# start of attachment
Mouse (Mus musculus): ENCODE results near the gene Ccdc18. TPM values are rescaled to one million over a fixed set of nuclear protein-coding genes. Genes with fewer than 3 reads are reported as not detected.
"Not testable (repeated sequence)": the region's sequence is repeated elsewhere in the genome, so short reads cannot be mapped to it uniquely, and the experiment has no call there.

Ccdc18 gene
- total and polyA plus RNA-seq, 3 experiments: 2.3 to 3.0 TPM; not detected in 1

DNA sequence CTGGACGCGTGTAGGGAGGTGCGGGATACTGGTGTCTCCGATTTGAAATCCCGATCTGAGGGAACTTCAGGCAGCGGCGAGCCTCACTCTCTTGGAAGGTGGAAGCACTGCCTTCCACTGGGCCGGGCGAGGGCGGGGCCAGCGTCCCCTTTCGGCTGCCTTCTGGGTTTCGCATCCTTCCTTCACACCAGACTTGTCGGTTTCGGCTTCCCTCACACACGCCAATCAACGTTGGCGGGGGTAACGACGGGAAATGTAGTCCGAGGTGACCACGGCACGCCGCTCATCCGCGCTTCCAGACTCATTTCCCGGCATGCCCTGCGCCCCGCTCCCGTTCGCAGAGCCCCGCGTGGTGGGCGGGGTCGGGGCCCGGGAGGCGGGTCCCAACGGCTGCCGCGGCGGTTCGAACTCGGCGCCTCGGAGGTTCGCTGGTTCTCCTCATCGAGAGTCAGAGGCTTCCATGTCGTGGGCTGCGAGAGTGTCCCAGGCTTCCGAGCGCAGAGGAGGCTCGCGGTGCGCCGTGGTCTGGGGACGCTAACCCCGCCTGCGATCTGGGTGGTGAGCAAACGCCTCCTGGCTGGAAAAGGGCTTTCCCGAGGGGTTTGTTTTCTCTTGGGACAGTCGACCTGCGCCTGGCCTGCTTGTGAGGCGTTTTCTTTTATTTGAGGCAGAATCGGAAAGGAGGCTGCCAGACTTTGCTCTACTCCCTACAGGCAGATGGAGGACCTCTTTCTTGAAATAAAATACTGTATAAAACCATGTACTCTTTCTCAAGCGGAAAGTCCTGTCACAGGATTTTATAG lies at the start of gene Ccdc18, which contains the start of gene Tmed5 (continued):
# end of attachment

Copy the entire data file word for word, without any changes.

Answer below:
Mouse (Mus musculus): ENCODE results near the gene Ccdc18. TPM values are rescaled to one million over a fixed set of nuclear protein-coding genes. Genes with fewer than 3 reads are reported as not detected.
"Not testable (repeated sequence)": the region's sequence is repeated elsewhere in the genome, so short reads cannot be mapped to it uniquely, and the experiment has no call there.

Ccdc18 gene
- total and polyA plus RNA-seq, 3 experiments: 2.3 to 3.0 TPM; not detected in 1

DNA sequence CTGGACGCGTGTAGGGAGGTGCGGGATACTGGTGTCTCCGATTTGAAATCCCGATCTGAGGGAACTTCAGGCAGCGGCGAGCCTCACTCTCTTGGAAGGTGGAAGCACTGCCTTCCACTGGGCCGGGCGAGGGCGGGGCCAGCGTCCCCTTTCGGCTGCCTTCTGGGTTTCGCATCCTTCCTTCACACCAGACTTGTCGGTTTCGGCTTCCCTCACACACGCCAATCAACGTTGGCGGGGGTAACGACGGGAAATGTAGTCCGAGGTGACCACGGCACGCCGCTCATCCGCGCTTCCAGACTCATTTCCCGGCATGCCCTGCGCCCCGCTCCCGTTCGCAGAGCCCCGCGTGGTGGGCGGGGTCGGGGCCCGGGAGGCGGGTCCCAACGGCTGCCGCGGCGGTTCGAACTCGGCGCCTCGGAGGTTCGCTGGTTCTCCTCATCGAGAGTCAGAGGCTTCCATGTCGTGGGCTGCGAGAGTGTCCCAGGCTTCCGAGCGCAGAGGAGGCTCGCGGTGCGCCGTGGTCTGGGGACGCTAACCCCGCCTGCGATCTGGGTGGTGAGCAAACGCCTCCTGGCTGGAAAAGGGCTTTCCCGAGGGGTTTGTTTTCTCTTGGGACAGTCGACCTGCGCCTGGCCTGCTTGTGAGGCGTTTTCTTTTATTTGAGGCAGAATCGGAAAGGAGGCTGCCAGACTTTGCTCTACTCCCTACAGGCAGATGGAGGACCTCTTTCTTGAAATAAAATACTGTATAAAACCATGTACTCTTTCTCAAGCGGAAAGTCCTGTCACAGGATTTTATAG lies at the start of gene Ccdc18, which contains the start of gene Tmed5 (continued):